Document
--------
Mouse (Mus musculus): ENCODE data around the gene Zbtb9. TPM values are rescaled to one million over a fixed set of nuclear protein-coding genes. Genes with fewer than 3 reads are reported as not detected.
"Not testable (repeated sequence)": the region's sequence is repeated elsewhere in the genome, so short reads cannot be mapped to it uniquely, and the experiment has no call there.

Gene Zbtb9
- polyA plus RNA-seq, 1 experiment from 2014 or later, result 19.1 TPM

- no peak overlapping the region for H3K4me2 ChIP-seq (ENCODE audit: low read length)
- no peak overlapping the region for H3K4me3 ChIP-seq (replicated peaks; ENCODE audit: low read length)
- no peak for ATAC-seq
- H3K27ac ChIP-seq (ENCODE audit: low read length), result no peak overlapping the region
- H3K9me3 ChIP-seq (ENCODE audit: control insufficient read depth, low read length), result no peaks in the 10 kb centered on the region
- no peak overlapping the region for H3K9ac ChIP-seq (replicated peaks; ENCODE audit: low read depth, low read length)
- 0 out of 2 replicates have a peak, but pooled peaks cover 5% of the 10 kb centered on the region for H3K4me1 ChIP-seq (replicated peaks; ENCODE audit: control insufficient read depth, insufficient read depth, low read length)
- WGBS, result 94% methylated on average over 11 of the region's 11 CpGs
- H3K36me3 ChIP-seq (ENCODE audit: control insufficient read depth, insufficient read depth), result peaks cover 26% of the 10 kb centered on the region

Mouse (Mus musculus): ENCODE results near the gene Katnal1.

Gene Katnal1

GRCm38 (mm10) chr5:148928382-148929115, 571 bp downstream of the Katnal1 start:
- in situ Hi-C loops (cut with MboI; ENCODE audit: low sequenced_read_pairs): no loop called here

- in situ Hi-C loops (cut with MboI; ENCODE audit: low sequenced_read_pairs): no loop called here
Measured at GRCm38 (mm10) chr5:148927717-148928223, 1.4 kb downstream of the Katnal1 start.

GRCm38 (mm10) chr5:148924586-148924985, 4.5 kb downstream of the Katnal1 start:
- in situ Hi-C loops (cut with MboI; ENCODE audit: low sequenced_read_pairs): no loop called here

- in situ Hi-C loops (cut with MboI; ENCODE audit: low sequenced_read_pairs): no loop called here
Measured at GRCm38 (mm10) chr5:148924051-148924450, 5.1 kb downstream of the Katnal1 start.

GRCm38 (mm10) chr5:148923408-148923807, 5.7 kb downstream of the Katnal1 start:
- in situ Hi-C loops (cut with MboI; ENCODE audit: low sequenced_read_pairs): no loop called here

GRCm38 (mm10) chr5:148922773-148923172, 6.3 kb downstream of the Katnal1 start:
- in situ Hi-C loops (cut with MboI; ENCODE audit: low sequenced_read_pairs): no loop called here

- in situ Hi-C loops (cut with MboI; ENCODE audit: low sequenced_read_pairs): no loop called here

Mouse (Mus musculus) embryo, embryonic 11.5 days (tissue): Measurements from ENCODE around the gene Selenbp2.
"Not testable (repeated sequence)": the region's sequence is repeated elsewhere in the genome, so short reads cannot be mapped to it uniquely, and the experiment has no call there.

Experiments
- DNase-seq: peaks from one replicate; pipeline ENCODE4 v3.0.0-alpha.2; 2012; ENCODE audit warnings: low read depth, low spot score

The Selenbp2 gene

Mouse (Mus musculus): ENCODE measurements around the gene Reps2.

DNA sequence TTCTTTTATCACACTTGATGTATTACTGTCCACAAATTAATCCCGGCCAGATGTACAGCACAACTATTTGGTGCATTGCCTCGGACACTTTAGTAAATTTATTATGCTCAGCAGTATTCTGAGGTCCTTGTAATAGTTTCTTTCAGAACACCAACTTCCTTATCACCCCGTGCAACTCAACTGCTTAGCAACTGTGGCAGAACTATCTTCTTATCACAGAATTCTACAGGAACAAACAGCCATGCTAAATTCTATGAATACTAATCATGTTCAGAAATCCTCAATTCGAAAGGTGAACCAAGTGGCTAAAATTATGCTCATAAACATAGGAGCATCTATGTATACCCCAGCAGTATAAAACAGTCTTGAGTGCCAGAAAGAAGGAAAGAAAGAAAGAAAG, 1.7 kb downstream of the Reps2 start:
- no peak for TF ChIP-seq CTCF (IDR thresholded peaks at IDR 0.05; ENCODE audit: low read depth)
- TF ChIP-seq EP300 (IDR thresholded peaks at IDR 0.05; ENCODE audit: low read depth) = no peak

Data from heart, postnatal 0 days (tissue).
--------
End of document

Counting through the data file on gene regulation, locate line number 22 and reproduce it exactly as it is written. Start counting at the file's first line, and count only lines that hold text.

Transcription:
- in situ Hi-C loops (cut with MboI; ENCODE audit: low sequenced_read_pairs): no loop called here